NZ Rugby World
The final chapter of your book is about enjoying the journey and having a strong support structure. Who has helped you along the way?
Obviously, it’s my family. They took all the highs and lows with me. But I'm big on teamwork, that’s what the 2019 Boks showed too. You can't do it alone. I always say the Lone Ranger wasn't alone, Tarzan had Jane and the apes, Edmund Hillary was the first guy to climb Everest but he wasn't alone, Tenzing Norgay was with him and others had tried before and left a trail which made it easier.
There's no such thing as a guy who can do it all alone in his life, you have to have great people around you and I believe you have to enjoy what you do. If you don't enjoy it, you'll never be successful, and that's why I enjoyed coaching.
I enjoyed working with the youngsters, and the great thing about being a coach is when you work with the youngsters, they’re all positive.
Once or twice I’ve been out of rugby and I couldn't believe how you work with people who just want to get through the day and go home. I've never experienced that in coaching. It was a joy to work with people who are so excited and so motivated, putting their bodies on the line, starting work at 6am in the gym, doing extra sessions, recovery on Sundays and doing video work because they want to be the best in the world, that's incredible to be part of.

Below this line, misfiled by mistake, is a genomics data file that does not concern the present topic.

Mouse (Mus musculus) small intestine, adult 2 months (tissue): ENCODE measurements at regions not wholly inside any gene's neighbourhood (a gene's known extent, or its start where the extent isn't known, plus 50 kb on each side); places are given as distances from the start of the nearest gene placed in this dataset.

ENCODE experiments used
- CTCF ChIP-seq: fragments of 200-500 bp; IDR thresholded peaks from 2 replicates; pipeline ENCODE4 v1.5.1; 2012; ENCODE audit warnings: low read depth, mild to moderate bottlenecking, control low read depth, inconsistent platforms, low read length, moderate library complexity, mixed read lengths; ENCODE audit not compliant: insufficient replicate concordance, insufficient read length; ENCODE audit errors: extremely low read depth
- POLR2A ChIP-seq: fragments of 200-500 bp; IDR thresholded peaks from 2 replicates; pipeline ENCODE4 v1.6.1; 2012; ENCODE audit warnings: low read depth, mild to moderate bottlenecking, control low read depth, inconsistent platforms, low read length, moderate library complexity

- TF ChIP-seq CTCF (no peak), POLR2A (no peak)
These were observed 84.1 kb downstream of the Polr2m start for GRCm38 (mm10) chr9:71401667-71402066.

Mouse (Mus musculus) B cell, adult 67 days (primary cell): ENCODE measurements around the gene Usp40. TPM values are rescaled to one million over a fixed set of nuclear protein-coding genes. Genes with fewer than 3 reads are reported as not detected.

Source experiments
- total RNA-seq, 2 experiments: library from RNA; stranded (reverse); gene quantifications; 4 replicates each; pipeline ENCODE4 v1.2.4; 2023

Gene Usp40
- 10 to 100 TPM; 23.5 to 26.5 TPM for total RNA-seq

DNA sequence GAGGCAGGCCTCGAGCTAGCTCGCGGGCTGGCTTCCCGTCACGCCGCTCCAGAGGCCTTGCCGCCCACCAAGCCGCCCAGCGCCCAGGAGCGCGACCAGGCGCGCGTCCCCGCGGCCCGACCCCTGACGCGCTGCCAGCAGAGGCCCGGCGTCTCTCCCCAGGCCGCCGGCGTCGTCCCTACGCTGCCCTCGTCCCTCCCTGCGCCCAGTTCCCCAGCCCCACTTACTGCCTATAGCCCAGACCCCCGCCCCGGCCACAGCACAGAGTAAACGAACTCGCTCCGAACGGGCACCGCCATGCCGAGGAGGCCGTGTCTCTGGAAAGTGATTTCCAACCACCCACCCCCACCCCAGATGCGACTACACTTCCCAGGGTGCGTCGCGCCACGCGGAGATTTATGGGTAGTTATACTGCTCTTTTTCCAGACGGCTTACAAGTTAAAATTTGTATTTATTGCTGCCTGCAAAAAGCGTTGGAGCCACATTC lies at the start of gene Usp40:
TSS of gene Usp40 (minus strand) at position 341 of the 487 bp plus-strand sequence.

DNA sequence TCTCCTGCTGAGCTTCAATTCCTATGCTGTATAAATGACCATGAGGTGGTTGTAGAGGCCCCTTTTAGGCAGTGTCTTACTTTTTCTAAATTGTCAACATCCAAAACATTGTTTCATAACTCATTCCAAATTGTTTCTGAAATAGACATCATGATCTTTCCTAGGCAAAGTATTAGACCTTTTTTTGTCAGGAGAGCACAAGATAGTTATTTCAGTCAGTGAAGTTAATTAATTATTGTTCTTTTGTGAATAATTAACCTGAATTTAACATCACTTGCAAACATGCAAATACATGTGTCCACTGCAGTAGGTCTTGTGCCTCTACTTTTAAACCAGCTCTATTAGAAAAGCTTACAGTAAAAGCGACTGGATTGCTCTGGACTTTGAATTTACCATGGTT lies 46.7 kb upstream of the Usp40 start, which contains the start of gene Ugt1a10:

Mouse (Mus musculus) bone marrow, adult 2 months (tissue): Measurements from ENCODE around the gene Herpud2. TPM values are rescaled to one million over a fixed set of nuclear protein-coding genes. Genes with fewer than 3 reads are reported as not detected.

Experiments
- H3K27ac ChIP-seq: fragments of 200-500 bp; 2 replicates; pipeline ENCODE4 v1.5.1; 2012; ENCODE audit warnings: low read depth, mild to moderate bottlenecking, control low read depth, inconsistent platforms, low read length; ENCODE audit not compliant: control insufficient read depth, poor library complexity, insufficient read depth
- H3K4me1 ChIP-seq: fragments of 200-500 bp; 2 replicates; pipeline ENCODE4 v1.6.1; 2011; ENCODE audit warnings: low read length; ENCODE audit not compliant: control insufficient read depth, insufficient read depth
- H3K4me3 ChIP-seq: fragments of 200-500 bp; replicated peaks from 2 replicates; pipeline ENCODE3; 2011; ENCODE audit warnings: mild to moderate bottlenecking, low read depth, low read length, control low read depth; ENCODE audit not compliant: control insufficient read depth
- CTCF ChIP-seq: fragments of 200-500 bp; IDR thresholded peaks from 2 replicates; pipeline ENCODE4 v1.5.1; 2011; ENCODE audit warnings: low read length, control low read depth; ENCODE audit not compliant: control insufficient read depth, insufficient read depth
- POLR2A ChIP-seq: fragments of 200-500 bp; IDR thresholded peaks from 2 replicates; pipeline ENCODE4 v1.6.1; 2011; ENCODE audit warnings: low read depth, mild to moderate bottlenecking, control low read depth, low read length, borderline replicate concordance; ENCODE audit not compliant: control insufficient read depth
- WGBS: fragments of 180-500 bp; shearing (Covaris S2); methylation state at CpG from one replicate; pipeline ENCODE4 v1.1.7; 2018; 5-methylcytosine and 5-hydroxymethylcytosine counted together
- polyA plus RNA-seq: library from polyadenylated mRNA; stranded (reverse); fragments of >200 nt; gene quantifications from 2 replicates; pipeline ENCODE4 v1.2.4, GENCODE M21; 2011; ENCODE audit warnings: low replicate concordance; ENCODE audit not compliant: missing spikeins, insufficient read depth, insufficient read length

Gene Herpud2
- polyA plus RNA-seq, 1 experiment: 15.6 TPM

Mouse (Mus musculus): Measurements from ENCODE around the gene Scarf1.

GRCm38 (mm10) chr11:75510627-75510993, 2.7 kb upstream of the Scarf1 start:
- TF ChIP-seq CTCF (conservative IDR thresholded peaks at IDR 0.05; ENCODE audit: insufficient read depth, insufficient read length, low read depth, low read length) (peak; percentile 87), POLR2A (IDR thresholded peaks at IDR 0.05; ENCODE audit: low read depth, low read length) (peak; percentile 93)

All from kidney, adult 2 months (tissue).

To mention names would be unethical because so many people helped me through my career, especially with the Boks, and so many players enriched my life for which I will be thankful for the rest of my life.
In terms of memories, you don't remember the trophies, they are just a piece of tin – and my teams did win a few, I think four or five Currie Cups and a Super Rugby title or two, and a few other things – but you don't remember that.
What you remember the most is the journey and the memories. Once you’ve won, you sometimes just look out for the next one and the pressure comes back. So, one of the things I maybe did wrong as a coach, and what I’ve learned since, is that you have to enjoy it. Bismarck du Plessis came to me a lot of times and said, ‘Coach you have to enjoy it more.’
That’s obviously difficult when you’re under pressure and the hopes of your country are on your shoulders, but if I can give one piece of advice to young coaches and to anyone out there, you have to enjoy what you do.
Life is so short and if you don't enjoy it you have to get out, get a new job and start something new.